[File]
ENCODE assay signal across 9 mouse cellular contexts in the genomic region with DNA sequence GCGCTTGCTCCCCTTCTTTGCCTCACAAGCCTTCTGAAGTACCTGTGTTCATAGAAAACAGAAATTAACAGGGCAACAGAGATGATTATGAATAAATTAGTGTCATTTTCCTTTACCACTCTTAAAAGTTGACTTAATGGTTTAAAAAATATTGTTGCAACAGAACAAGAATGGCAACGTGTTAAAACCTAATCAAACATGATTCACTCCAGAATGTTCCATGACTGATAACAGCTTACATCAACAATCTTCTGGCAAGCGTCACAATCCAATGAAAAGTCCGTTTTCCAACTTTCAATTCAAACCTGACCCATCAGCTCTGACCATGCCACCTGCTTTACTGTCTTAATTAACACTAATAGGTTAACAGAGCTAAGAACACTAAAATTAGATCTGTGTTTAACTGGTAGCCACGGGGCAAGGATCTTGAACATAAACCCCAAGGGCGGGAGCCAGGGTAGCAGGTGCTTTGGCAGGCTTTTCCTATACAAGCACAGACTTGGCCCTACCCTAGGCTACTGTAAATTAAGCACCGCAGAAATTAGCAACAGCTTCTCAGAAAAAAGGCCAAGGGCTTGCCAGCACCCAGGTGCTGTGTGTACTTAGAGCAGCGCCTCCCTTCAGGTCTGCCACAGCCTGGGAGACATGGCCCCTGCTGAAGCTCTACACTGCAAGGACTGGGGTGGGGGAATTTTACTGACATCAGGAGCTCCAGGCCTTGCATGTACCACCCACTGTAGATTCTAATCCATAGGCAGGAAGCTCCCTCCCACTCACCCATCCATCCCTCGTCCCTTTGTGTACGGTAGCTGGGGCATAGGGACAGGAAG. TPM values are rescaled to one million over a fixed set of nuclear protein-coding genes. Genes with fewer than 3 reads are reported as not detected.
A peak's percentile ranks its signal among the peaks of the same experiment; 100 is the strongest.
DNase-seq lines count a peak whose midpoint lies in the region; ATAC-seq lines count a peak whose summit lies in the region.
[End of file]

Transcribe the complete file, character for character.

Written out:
ENCODE assay signal across 9 mouse cellular contexts in the genomic region with DNA sequence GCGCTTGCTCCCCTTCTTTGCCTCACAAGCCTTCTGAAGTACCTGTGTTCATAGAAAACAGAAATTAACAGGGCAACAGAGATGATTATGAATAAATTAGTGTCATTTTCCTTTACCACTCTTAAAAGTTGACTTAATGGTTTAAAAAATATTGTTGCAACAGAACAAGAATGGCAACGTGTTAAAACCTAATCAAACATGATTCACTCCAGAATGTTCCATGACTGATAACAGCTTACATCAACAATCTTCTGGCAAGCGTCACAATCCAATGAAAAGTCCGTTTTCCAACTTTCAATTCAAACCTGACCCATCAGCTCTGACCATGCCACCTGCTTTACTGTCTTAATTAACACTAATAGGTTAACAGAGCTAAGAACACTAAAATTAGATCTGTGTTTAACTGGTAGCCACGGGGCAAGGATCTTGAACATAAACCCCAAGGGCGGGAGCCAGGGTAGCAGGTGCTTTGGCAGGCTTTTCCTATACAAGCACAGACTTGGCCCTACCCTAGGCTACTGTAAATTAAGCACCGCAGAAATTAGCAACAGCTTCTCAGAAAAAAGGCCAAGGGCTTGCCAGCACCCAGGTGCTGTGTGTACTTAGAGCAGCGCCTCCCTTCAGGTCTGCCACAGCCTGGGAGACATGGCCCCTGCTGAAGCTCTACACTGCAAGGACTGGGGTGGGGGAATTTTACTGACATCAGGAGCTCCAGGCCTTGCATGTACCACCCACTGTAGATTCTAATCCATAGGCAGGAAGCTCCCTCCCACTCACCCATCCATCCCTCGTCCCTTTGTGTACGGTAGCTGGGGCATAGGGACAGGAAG. TPM values are rescaled to one million over a fixed set of nuclear protein-coding genes. Genes with fewer than 3 reads are reported as not detected.
A peak's percentile ranks its signal among the peaks of the same experiment; 100 is the strongest.
DNase-seq lines count a peak whose midpoint lies in the region; ATAC-seq lines count a peak whose summit lies in the region.